Animal Husbandry department and forest officials collect bats from a well of a house after the outbreak of ‘Nipah’ virus, near Perambra in Kozhikode on Monday. Photo: PTI
Animal Husbandry department and forest officials collect bats from a well of a house after the outbreak of ‘Nipah’ virus, near Perambra in Kozhikode on Monday. Photo: PTI

Bat virus Nipah triggers panic in Kerala, six killed, at least 20 infected

Nipah virus causes respiratory and encephalitic diseases with high fatality rates. It spreads through direct contact with infected people, bats and pigs, or even from contaminated fruits eaten by bats

Bengaluru/New Delhi: When Valachuketti Moosa, 62, from Kerala’s Kozhikode district, found dead bats in the well inside his house, little did he know that it would lead to a public health crisis.

While Moosa’s two sons and sister-in-law, who had volunteered to remove the carcasses and sanitize the well, were the first victims of the Nipah virus attack, the deadly disease has claimed three more lives, including a local hospital staff who had nursed Moosa’s family members.

According to the office of the district collector U.V. Jose, the death toll stands at six as of Monday evening, while at least 20 others, including Moosa, may have been infected with the deadly virus. Local television reports, however, claimed that the number of affected people could be 25, or more.

Nipah virus causes respiratory and encephalitic diseases with high fatality rates. It spreads through direct contact with infected people, bats and pigs, or even from contaminated fruits eaten by bats. So far, no therapeutics or vaccines have been approved for use in humans against the virus.

Doctors have advised prevention as the best treatment as currently there is no vaccine for Nipah virus.

Kerala’s health minister K.K. Shailaja, who visited Kozhikode on Monday, said people showing signs of the virus attack, have been kept in isolation. The outbreak may have spread through water, she added.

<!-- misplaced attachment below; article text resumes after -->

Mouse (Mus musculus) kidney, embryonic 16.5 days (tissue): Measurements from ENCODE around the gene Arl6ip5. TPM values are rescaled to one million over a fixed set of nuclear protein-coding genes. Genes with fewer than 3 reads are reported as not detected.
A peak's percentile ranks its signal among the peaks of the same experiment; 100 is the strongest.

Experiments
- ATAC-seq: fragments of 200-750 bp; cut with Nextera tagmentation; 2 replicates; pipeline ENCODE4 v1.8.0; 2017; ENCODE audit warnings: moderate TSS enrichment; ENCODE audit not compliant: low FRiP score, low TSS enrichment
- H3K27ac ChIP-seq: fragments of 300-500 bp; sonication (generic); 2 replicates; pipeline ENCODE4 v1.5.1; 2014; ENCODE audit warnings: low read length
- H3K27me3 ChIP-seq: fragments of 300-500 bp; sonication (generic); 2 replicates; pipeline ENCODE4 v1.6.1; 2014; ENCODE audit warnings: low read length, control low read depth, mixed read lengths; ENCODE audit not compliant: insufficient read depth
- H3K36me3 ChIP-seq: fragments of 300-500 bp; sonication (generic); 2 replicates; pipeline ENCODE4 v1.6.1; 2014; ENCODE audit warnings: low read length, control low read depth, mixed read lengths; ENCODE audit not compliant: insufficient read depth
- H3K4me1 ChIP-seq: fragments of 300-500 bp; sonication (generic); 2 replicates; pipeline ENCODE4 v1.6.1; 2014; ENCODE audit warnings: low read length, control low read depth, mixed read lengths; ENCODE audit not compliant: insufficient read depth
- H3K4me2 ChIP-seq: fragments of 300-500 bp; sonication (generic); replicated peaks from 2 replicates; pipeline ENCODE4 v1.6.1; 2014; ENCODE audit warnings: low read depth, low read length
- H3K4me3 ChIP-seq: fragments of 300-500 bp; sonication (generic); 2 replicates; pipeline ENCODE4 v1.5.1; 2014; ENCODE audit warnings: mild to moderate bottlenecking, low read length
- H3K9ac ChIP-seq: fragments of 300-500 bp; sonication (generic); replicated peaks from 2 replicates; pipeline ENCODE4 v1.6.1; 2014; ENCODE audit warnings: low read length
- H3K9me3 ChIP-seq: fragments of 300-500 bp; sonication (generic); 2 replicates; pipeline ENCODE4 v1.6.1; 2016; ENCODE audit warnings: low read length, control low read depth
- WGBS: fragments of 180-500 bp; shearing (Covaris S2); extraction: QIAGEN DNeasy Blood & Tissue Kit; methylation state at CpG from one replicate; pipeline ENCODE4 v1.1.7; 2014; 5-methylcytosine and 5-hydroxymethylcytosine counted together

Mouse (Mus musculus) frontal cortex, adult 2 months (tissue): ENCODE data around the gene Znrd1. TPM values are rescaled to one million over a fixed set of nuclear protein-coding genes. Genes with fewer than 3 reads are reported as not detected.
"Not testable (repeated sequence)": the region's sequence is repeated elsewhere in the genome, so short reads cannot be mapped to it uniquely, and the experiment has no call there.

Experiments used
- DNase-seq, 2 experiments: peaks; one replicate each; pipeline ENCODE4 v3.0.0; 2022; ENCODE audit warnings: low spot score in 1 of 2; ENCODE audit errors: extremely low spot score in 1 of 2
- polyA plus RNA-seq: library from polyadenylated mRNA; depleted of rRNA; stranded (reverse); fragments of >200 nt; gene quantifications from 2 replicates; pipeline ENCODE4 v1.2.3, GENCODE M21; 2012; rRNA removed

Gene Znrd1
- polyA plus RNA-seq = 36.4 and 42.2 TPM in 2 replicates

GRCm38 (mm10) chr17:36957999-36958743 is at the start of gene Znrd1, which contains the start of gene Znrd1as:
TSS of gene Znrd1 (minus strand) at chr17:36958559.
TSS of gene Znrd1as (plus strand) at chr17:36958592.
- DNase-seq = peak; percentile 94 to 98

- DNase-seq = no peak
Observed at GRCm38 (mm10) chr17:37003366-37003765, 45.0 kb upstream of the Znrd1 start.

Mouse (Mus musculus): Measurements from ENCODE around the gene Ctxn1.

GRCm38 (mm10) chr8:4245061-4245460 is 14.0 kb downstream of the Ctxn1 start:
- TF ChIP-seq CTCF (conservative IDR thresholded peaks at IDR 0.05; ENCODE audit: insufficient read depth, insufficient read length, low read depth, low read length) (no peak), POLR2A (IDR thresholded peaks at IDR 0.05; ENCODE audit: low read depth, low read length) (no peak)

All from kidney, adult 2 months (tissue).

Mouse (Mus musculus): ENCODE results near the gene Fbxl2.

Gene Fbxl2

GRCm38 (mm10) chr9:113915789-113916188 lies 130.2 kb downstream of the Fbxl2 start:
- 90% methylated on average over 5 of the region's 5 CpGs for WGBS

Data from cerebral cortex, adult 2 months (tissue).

The outbreak and the high fatality rate has thrown the state government off balance as it is struggling to prevent the spread of the disease. Shailaja was on local TV channels telling the public not to panic.

Doctors are on high vigil and are taking precautions while treating people with fever and respiratory problems, said a health official, who did not want to be identified.

Kerala’s chief minister Pinarayi Vijayan assured the people that he was in touch with central government and World Health Organization (WHO) officials, to prevent the spread of the disease. “The government is doing all that is possible to keep the situation under control," he said in a Facebook post.

J.P. Nadda, Union minister of health and family welfare, assured support to the state government and sent a multi-disciplinary central team from National Centre for Disease Control (NCDC) to immediately visit the district. “We are closely monitoring the situation. I have spoken to K. K. Shailaja and assured them support."

The state government has also formed an emergency task force under the district collector, and has opened a helpline. State labour minister and the local MLA of Calicut’s Perambra, T.P. Ramakrishnan, has directed both public and private hospitals to cooperate in battling the crisis.

According to WHO, Nipah Virus Infection (NiV) is an emerging infectious disease of public health importance in the South-East Asia Region. Fruit bats have been identified as reservoirs of the virus. Outbreaks of Nipah in south Asia have a strong seasonal pattern and a limited geographical range.

Doctors have advised prevention as the best treatment as currently there is no vaccine for Nipah virus. “As treatment options are limited, focus on NiV management should be on prevention. Preventive strategies include interventions to prevent farm animals from acquiring NiV eating fruit contaminated by bats. Consumption of contaminated date palm sap including toddy should be avoided. Other more acceptable methods would include physical barriers to prevent bats from accessing and contaminating palm sap," said Vidya Menon, senior medical administrator, Amrita Institute of Medical Sciences, Kerala.

“Healthcare workers caring for patients with suspected or confirmed NiV should implement standard precautions, including hand washing, when caring for patients and handling specimens. For known contacts, standard contact precautions include use of a gown, cap, mask and gloves," she said.

Close